quality not quantity. 

I try also to think about what William Morris and the Arts and Crafts Movement promoted so long ago.. craftsmanship.

If you can find and afford something that is made... no not just made: crafted by an individual.. this can both food and furniture... buy it. 

Support a person in living a life in which he gets to put love into objects and food... that he gets to spend his days creating art. 
I once visited the Shaker Village in Hanover, MA. For Shakers craftsmanship was symbolic of their devotion to God. Everything they made was infused with spirit, they strived for perfection to bring heaven to earth. 

Craftsmanship is so pronounced in their work that when I walked into my first Shaker house my jaw dropped at the site of the door hinge... yes the door hinge screamed craftsmanship. So did the door knobs and the coat hooks... nothing in this home was built without care... nothing mass produced. The soul of the owner echoed in every room, every corner, on every floor of this HOME.

I would love to fill my house with objects that I love and were made with so much love that the imprint of the artist’s soul is engraved in the work and emanates through out my home.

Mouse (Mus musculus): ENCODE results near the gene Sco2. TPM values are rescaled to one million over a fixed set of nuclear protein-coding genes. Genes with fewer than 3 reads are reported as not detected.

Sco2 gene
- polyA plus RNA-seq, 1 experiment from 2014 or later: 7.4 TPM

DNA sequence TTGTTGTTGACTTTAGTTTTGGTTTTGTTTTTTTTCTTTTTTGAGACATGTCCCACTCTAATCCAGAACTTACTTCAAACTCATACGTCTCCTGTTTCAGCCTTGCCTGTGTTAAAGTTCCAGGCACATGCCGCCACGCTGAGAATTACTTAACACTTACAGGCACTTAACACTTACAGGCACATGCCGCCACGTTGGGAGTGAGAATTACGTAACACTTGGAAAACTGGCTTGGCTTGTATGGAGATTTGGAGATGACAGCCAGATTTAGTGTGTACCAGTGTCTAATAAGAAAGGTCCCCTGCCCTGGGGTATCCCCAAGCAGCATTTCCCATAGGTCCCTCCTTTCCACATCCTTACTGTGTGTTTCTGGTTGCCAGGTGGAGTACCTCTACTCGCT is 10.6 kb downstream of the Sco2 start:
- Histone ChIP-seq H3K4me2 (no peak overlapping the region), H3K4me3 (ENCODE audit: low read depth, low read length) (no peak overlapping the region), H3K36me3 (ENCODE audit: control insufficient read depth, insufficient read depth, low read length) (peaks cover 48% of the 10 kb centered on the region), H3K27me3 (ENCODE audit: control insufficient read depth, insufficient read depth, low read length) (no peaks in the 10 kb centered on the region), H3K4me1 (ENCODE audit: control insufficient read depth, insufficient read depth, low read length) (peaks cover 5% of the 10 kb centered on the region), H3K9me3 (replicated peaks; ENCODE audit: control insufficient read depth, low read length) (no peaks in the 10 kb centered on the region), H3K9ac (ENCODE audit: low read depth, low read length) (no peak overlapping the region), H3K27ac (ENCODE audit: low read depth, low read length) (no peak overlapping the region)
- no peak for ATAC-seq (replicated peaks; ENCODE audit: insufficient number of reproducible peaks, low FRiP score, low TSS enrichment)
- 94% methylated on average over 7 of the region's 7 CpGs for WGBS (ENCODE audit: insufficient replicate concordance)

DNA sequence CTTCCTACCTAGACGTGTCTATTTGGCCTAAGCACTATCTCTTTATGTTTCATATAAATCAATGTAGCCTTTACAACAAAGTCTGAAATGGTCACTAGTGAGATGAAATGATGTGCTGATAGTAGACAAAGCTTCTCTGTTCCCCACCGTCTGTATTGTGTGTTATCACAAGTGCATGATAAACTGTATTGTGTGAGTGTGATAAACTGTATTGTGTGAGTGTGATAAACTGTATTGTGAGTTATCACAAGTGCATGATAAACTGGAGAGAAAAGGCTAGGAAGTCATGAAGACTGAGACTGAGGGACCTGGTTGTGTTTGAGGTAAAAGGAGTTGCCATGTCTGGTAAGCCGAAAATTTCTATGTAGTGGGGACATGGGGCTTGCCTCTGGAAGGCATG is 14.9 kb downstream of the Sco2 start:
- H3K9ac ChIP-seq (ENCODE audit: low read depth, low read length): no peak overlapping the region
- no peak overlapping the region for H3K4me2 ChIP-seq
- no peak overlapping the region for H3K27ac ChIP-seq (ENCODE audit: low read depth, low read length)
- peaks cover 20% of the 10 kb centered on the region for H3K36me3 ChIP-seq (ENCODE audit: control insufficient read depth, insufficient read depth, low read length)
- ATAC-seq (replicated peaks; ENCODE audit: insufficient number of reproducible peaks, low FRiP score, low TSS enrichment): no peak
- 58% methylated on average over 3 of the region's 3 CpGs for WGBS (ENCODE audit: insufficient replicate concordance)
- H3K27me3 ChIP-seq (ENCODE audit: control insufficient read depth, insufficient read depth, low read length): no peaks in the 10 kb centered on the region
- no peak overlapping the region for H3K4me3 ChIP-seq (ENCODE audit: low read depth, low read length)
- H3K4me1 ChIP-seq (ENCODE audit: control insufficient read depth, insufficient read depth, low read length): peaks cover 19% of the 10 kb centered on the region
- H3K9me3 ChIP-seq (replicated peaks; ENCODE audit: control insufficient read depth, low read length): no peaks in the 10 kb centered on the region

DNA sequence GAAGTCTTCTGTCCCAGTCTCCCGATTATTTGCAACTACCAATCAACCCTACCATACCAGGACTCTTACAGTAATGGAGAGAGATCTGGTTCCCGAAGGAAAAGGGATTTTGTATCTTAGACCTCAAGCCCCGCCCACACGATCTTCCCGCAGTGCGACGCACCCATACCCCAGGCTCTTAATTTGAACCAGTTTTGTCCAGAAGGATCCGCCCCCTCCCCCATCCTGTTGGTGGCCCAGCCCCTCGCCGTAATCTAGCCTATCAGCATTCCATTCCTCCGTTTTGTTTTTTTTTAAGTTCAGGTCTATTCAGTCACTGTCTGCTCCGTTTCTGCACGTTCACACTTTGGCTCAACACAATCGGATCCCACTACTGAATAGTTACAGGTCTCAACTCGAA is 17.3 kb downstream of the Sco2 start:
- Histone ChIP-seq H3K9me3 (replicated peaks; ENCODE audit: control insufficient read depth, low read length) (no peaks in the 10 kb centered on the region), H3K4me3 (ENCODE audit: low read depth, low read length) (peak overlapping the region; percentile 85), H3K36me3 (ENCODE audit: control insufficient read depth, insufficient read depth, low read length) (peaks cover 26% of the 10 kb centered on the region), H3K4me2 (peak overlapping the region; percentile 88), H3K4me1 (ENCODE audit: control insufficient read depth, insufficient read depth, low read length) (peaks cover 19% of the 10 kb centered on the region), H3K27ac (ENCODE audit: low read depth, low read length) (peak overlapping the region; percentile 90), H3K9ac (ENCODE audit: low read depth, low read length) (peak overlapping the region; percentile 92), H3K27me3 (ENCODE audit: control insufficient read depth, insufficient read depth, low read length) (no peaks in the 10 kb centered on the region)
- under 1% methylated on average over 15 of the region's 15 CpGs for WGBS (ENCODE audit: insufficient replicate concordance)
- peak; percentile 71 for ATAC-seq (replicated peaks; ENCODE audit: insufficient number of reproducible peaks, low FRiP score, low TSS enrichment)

Support craftsmanship.
http://www.etsy.com/ for furniture and house hold items handmade.
Learn about the art of making furniture in New England at http://vermontfurnituremakers.blogspot.com/
or UK: http://www.furnituremkrs.co.uk/fmc.aspx

Note: I noticed today that one of the minimalist I follow posted some pictures of his apartment. Surprise it looks exactly as I expected it to look: Tour My Minimalist Apartment

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12 comments:

  1. I really enjoyed this post, Diane. I totally agree; quality is far more important than quantity (I use this rule with clothes and shoes as well). I also enjoyed the links that you shared. It's interesting to hear other people's thoughts on clutter in our post modern world.

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    1. Thanks April... I'm not surprised to hear you agree with quality over quantity. I can tell you think about purchases from some of your posts.